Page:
Submission on Te Kaha multi-use arena budget consultation

I recently submitted to Council on the multi-use arena budget consultation.

I’m a member of the Waipapa/Papanui-Innes Community Board (and am standing for re-election this year) but made this submission on my own behalf. The Community Board has no role in decision-making on the area.

In the interests of transparency my submission follows:

Image credit: Christchurch City Council

Q: Should the Council: invest an additional up to $150 million to enable the project to continue as planned; stop the project altogether; or pause and re-evaluate the project?
A: Pause and re-evaluate the project

Q: What would you like to see us re-evaluate?
A: The scope, the funding model, the operating model, the business case, the climate impact.

Q: Do you have any further comments regarding the funding of Te Kaha – Multi-Use Arena?
A: General comment:
I am not against arenas. What I am against is spending more than what is needed on them. Just because the Government has given us money towards the cost of an arena, we shouldn’t waste money on an over-the-top design. After all, we as taxpayers are contributing to the Government’s portion of this project, as well as our ratepayer portion. As inflation bites on these projects, we have to be more frugal to make our hard-earned money go further. $500,000 a week for the next thirty years to finance the build? And then it’ll run at a loss of millions of dollars a year? And despite our climate & ecological emergency there’s been no consideration in the budget or business case of the climate impact of building and operating the venue?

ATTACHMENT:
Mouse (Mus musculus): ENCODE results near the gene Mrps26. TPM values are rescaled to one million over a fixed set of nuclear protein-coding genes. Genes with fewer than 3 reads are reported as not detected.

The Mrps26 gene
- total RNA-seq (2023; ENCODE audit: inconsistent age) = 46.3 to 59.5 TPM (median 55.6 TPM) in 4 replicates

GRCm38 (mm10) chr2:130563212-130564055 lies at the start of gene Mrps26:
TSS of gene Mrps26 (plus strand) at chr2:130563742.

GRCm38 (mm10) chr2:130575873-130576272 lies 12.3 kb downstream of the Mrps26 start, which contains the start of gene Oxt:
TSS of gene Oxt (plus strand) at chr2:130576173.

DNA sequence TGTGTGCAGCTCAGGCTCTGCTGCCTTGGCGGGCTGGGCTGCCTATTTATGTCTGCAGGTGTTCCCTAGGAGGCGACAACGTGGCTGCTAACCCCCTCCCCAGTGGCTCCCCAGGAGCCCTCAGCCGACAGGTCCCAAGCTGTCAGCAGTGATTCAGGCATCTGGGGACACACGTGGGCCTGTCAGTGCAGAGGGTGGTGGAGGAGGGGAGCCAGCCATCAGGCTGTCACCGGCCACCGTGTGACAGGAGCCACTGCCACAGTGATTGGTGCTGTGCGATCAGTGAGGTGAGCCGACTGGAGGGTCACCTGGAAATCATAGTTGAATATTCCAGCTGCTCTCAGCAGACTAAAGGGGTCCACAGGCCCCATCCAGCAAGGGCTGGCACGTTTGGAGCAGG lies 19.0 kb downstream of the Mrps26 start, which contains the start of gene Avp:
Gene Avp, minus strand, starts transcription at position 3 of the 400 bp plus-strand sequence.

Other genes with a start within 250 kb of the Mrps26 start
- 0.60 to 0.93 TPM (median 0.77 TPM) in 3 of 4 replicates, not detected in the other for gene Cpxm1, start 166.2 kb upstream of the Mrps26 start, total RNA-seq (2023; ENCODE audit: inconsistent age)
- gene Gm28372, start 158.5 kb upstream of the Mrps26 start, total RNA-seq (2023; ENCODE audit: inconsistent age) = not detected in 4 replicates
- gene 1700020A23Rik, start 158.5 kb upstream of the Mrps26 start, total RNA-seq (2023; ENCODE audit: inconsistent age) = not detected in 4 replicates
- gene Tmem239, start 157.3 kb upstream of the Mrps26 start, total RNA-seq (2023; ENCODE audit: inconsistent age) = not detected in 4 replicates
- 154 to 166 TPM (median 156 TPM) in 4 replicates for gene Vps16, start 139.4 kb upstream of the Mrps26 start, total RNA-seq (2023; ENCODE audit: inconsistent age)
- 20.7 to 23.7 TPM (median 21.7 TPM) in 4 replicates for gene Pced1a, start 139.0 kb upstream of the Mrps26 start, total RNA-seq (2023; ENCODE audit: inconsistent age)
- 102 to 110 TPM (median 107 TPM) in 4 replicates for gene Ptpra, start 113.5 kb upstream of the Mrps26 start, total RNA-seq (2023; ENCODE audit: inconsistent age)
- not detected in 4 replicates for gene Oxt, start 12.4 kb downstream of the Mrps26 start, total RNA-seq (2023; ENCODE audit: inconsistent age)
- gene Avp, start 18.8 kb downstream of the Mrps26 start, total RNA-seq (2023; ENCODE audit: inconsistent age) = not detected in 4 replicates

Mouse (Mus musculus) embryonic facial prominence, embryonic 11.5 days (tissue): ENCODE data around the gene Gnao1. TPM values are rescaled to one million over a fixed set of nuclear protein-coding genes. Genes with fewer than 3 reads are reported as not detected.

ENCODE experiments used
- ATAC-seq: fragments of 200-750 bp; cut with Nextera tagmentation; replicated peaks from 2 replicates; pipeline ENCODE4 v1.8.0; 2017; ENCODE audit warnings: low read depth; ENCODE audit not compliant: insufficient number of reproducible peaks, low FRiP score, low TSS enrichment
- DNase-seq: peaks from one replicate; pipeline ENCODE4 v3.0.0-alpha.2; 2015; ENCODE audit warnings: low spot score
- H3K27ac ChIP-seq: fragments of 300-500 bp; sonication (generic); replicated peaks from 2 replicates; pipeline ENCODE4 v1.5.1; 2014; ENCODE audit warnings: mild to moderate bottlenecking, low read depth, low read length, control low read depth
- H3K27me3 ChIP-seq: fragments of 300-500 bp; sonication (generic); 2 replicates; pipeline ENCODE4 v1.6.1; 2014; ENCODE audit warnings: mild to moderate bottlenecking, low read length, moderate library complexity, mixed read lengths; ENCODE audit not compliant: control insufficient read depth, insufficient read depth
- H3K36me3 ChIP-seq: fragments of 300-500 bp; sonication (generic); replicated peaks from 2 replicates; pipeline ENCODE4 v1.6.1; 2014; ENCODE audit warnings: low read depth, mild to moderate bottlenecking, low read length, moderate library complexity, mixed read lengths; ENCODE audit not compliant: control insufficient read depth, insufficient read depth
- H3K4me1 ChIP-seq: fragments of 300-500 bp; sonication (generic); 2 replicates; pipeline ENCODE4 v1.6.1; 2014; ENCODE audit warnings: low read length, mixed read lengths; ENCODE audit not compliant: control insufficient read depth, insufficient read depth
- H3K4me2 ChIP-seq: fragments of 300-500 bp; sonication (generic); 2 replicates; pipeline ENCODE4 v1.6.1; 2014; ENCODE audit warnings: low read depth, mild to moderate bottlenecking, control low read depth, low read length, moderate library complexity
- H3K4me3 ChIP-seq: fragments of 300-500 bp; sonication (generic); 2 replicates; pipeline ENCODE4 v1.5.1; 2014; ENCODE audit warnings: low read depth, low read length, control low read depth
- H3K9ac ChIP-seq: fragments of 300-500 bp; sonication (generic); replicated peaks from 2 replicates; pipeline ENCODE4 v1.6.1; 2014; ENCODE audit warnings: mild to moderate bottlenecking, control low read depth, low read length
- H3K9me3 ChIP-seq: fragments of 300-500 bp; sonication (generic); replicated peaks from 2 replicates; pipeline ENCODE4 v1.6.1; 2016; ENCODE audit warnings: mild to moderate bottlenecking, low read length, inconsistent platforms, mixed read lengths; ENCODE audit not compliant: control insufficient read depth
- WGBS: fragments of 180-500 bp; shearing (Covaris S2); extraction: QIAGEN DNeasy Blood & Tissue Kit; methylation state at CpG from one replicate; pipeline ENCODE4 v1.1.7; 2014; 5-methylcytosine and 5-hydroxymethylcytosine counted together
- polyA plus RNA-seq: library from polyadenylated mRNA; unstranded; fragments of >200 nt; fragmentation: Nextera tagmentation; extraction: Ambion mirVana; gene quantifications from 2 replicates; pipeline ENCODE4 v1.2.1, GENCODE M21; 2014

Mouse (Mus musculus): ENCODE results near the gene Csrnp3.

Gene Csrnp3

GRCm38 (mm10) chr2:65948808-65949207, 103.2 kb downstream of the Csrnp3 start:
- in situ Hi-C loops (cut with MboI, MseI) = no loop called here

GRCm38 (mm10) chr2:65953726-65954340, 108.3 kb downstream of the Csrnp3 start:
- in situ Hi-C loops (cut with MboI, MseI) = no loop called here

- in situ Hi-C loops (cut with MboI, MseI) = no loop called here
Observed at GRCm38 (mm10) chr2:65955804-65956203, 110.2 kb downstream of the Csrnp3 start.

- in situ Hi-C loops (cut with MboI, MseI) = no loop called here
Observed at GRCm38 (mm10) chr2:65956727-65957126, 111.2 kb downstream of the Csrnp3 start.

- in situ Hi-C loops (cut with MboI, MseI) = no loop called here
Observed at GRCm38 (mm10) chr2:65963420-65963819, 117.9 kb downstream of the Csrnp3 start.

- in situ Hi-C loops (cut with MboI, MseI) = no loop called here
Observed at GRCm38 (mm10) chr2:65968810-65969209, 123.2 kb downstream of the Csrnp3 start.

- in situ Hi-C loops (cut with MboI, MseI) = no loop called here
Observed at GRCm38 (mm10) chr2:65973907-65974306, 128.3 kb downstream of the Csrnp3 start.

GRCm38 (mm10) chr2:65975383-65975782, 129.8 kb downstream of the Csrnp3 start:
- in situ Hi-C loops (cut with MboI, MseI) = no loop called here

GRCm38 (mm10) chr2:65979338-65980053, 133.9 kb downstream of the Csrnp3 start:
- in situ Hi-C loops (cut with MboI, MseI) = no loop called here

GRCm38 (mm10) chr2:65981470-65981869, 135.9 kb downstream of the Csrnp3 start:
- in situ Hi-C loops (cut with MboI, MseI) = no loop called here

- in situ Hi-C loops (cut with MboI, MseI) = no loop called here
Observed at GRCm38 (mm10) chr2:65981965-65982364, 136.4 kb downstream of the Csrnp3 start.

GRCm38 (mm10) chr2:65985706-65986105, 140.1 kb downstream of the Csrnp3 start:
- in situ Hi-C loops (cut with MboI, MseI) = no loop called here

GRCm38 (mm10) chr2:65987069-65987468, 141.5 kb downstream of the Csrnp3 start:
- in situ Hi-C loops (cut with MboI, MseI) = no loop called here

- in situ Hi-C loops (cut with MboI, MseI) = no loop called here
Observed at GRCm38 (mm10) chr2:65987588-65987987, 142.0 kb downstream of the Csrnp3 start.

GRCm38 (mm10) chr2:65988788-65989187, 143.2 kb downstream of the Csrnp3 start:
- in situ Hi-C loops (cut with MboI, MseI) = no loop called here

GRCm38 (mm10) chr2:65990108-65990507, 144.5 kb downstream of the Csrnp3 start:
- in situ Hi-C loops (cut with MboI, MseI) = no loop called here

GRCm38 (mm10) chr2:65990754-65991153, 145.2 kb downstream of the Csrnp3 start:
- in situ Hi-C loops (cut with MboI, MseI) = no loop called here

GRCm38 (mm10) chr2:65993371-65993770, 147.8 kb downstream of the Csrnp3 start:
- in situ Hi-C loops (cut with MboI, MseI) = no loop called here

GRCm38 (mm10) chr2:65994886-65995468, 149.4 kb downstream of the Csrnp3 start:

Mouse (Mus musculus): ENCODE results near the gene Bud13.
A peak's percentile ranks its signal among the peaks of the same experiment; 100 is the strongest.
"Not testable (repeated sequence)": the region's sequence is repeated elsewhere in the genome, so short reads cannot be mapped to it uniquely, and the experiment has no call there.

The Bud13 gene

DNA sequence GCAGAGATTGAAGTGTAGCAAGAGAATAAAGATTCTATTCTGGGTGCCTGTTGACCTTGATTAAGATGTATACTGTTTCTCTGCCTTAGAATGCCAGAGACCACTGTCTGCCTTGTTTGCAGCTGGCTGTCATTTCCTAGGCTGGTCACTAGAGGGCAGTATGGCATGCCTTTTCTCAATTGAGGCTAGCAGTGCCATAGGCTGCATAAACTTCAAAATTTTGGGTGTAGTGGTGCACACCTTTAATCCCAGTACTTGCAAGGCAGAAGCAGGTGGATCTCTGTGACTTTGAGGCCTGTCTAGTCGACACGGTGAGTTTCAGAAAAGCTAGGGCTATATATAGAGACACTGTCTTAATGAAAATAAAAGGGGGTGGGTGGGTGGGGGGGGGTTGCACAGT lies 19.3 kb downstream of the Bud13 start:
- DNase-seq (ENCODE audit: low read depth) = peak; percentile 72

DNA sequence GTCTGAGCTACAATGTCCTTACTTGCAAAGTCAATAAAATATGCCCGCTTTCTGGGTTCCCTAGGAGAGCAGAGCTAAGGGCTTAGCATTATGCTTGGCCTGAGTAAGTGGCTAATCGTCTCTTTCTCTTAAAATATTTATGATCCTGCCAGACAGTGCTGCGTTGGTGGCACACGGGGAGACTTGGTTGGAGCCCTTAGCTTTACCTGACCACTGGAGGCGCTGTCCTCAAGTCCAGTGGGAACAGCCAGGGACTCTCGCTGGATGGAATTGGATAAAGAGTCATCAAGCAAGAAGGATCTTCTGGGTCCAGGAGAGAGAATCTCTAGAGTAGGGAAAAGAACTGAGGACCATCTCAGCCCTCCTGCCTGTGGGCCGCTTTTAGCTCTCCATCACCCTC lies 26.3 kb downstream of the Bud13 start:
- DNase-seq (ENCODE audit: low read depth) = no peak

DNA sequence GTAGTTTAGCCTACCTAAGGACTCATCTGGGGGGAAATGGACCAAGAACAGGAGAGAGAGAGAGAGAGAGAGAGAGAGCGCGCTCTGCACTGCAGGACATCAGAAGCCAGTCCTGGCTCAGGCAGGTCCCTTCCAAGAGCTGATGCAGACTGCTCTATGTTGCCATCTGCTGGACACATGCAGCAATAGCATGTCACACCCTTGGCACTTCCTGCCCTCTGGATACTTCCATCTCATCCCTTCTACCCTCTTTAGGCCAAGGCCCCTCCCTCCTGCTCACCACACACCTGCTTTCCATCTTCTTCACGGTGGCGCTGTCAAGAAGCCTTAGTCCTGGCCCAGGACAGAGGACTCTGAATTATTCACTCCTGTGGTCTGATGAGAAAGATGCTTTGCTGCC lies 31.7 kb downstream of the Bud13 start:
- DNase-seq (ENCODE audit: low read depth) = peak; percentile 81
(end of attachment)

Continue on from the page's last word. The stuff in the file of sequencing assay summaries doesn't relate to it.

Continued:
Specific comments:

  1. The economic case doesn’t stack up. A Benefit Cost Ratio significantly less than 1 (‘two blowouts ago’), and an ongoing operational loss to the Council make no sense. I note that the $683 million cost currently being debated/consulted isn’t a fixed final figure (from the Have Your Say page: “We have asked our lead contractor for a fixed price and to bring the price down”). From my experience fixing and reducing prices are mutually exclusive, unless combined with a significant reduction in scope. The total cost is likely to go up as the Council seeks to contract out of risk and secure a fixed price
  2. The event market is changing – our future is not post Covid but rather endemic Covid. Public health measures are likely to be needed long term. Will big crowds turn out for events in the numbers that the business case assumes?
  3. The environmental impact of the arena appears to have been ignored – both the embodied CO2 associated with the structure, and also the climate impact of events. I understand there is no allowance in the budget or business case for even paying lip service to the climate by offsetting emissions. What does the Council’s declaration of a climate and ecological emergency count for?
  4. In the coming decades the city will be exposed to substantial risks, including the changing climate and also potential major earthquakes such as from the alpine fault – it is irresponsible for the Council to do so with such little debt headroom.
  5. A proposal: if this project is so important to the Chamber of Commerce, let the Chamber with the support of their members fund the blowout, and commit to leasing and operating the arena at no net cost to the ratepayers. Let’s see the best and brightest from our business community put their money on the line if the arena “must be built”, as their media release states.
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